He also attempts to interpret the motivation for the Archbishop's behaviour over the past eight years by saying it may not be a stretch that from 2010 Wilson believed he was a target and that he (Wilson) 'believes he has told the truth and is unwilling to give in to what he perceives to be a witch-hunt'. I am reliably informed that in coming to these views, and having them published in Eureka Street, neither Mr Atkinson (nor the editor) had read any of the court judgements or decisions.

There are other suggestions and opinions articulated in Mr Atkinson's article that warrant consideration — if only for their apologist tone. The Archbishop was a 'junior priest'; he was 'little above an altar boy'; his responsibility was to inform the Bishop; the law in this regard is so much clearer now; another man (a former priest) had no idea in the 1970s that child sexual abuse was a crime; how can anyone determine what was in someone else's mind in 1976 or even 2004; Wilson could have been telling the truth when he said he couldn't remember the conversations with the altar boys.

Such suggestions lack credibility — particularly when the NSW criminal justice system has expended much effort in establishing facts over assumptions, assertions and pre-judgements. Wilson may well have been a junior priest in 1976, but he was a 26 year old adult. He may have been ignorant of the law, but it could not have escaped his attention that two boys were making similar alarming allegations about a fellow priest. Nor could Wilson have been ignorant to the moral imperative to do something about the situation.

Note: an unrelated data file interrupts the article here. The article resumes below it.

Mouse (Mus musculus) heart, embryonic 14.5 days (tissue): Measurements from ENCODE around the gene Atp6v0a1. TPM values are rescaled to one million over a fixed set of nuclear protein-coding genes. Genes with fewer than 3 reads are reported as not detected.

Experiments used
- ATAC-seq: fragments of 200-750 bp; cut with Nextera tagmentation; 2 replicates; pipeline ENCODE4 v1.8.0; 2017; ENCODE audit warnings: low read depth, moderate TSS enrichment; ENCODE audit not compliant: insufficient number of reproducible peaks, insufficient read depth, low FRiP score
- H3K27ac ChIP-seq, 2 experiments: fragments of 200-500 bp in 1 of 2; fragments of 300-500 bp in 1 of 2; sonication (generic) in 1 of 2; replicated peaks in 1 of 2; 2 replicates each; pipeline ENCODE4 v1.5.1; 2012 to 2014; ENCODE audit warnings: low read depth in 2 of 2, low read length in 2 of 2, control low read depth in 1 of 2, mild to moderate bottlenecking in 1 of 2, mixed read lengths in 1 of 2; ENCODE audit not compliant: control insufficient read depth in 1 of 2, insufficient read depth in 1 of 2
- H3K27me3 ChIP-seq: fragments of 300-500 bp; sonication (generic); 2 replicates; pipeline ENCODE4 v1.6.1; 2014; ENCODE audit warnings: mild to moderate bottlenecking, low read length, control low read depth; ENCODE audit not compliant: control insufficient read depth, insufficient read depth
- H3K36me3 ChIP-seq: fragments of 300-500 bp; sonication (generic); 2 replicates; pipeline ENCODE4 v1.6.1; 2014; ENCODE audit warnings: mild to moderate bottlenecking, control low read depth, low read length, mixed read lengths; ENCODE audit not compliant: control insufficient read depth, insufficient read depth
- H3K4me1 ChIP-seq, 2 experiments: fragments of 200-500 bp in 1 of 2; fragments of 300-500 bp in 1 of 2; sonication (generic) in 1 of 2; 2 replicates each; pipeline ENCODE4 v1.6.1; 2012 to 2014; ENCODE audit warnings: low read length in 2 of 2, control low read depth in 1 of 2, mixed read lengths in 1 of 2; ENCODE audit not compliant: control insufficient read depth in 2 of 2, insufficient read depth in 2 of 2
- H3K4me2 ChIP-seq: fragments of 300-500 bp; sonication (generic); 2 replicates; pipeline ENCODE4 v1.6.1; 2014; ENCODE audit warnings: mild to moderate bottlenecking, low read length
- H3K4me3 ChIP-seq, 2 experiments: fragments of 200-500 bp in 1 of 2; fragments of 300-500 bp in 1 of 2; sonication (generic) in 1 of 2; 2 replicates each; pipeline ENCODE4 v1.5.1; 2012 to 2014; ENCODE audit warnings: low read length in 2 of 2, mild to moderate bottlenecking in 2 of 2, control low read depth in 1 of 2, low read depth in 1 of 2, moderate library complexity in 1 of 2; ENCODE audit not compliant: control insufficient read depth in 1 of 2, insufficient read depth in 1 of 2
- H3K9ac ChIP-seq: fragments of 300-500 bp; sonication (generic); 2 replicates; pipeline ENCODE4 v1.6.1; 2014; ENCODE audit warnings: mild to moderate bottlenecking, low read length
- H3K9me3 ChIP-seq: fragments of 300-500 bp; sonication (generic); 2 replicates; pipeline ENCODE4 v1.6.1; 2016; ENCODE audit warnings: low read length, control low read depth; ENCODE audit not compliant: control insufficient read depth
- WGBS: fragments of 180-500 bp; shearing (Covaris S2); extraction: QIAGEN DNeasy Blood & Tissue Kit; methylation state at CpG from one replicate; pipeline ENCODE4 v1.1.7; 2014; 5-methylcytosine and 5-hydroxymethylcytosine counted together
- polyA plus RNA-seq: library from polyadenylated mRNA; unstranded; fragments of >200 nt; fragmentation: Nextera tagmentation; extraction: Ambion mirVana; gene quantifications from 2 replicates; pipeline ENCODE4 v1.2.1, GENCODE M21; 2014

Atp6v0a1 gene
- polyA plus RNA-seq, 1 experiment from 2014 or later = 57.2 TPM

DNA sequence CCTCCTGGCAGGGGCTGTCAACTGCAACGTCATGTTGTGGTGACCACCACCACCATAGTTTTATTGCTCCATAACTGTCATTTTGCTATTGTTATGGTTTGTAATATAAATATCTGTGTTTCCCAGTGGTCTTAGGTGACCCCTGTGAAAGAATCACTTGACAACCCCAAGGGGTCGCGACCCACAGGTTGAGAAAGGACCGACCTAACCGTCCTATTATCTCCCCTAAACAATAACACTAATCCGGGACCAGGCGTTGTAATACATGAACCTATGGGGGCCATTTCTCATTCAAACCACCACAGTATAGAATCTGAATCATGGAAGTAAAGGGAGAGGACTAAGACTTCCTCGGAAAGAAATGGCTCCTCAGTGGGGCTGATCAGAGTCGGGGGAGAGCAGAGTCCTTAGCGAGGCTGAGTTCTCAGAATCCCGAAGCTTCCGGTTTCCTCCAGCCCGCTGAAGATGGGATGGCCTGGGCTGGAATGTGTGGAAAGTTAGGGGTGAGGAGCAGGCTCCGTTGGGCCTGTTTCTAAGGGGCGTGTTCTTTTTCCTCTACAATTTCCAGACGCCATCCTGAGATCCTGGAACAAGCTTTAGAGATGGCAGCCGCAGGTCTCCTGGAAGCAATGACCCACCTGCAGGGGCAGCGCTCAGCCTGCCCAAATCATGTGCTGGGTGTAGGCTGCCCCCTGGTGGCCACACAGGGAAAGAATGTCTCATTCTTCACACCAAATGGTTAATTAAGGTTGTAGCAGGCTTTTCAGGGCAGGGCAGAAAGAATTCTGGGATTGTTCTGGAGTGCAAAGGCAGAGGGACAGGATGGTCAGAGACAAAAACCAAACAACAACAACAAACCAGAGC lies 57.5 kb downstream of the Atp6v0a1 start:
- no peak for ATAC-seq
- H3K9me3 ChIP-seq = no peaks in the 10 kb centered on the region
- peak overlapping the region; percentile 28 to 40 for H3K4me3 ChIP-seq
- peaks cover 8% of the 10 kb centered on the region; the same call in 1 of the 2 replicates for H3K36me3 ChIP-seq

The law in these matters has not become clearer recently — for decades in NSW it has been a crime to conceal the criminality of another person, and even if at age 26 Wilson was ignorant of the law (which is not a defence) and his obligations to vulnerable children, he did not remain so for the following 30 years. Wilson's evidence during his trial was found by Magistrate Stone to be evasive and dissembling, and Wilson's repeated insistence during prosecution questioning that he would never believe anything was a fact until it was proven in a court of law, was excruciating to watch.

In his article Mr Atkinson notes he found information missed by the ABC in just 20 minutes. I would like to invite him (and all the readers of Eureka Street) to take a little time to read the six court decisions, the publicly available statements, all the articles, and the press releases. The final report of the child abuse Royal Commission and all of the case study reports on the Catholic Church might also make informative reading.

After doing so, Mr Atkinson may still hold the view that the Archbishop has been unreasonably targeted. That is entirely his right. If he has clear evidence of a witch-hunt or a public stoning then tell us and give us the evidence.

However, he might also form the view that the focus on the Archbishop is not a witch-hunt, or targeted scapegoating, or mob hysteria. It may simply be the first case of a high profile person being called to civil account for knowing in 2004 that he had information which may have helped in the conviction of a paedophile priest and failing to report that knowledge. It may also be what Mr Atkinson describes as the abhorrent behaviour of concealing child abuse.